Claire Campbell and Graeme Wynn
One of the great things about being environmental historians is that we have to reach beyond texts, beyond archives; we have to raise our gaze from our desks and our laptops and actually look at the world we study.This summer, dozens of environmental historians from around the world submitted photographs and screenshots of where their journeys had taken them, from mountain trails to coastal seashores, from museums to mining sites, from New Zealand to Germany. And with these photographs came brief but eloquent descriptions about the scholarly, and personal, experience of these places. All thirty-two entries are posted on Flickr.
Choosing the “best” of these was extraordinarily difficult, because of this range but also because each was clearly so important in its own way and to its creator. (We each had lists of potential winners twice as long as the contest rules allowed.) That said, we were particularly intrigued by the following submissions:
Grand prize winner of the collection of all 20 books in the Nature | History | Society series, donated by UBC Press, is Jackie Mirandola Mullen for her biography of one street on Cape Cod National Seashore. The composite is a thoughtful, coherent excavation and interpretation of landscape change, an example of what Cole Harris in Geographical Review called “archival field work.” Written with a sharp eye for detail, especially the almost imperceptible changes in vegetation and landforms that, once observed, remind us of the dynamism of nature. Well-chosen photographs are here cleverly integrated into an accomplished image, allowing the parts to relate their own stories and adding up to a greater whole.
Jackie Mirandola Mullen, University at Albany, SUNY
South Wilson Avenue in Wellfleet, Massachusetts lies within Cape Cod National Seashore. When President John F. Kennedy signed into law a bill designating this new park in 1961, homeowners who had built their homes since September of 1959 were forced to sell their houses to the federal government.
When buying back houses, the federal government allowed residents to retain use and occupancy of the unit for 25 years or life. Once this period came to a close, the National Park Service assessed the structure. Based on its condition, the Park Service then either rented it out as seasonal employee housing or tore the house down, allowing trees, shrubs, and grasses to recolonize the scattered lots.
Wilson Avenue represents one street where heavy building occurred in between 1959 and 1961. Some houses on Wilson Avenue have been demolished, while others still stand. This collage is of three adjacent lots on South Wilson Avenue, facing east (beyond the trees at the road’s end, a steep cliff yields to the rumbling Atlantic Ocean below).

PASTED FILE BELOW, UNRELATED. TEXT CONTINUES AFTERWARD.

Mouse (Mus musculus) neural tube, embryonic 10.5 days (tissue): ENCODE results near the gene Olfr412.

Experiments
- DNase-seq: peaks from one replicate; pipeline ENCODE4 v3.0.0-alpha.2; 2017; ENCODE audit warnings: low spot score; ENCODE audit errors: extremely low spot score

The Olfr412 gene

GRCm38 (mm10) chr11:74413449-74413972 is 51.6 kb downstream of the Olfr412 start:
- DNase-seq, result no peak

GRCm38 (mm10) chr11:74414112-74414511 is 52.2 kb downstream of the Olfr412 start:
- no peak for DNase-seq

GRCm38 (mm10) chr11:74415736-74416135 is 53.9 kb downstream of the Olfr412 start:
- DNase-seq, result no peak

Closet to the ocean, the house at lot one no longer stands. Trees hover close to the earth here, where sharp salt sprays and energetic winter storms stunt plant growth. At a central clearing, grasses grow on a flattened surface. The house that once rose from the ground in this spot is gone, but its foundation provides open space for sun-loving vegetation.
For the full entry see Snapshots of the Storm.
The grand prize winning photo.
Second prize goes to Daniel Macfarlane, whose triptych of fine photography reminds us of the power of water to drown, drive and destroy. The ghostly allusions in the flooded highway and the ruins of the Ottawa River dam, coupled with the artistic view of an industrial anachronism, introduce a number of questions about our relationship to and impact on rivers and riversides. This is an understated but effective rumination on a theme.
Dan Macfarlane, Visiting Scholar in School of Canadian Studies at Carleton University
I picked photos that followed a theme of the ways that humans interact with rivers, turning them into hybrid waterscapes, which is what my research generally focuses on. These photos were taken on the St. Lawrence and Ottawa Rivers.
This seemingly innocuous piece of asphalt is actually the remains of Highway No. 2. It used to be the main highway between Toronto and Montreal until it was flooded out in the 1950s by the St. Lawrence Seaway and Power Project. One can still easily walk out along the highway, as well as remaining sidewalks, into the Lost Villages. I found the juxtaposition of a road leading into water a bit jarring, a situation exacerbated by the knowledge of what it represents.
This row of gears is on the old Cornwall Canal. A number of the locks are extant because this portion was upriver from the dams that put the remaining old 14-foot canals on the St. Lawrence under water. I liked the texture, symmetry, and the opportunity to play with depth of field. I had initially envisioned this in black and white, but because of the mix of teal and rust I think I prefer it in colour.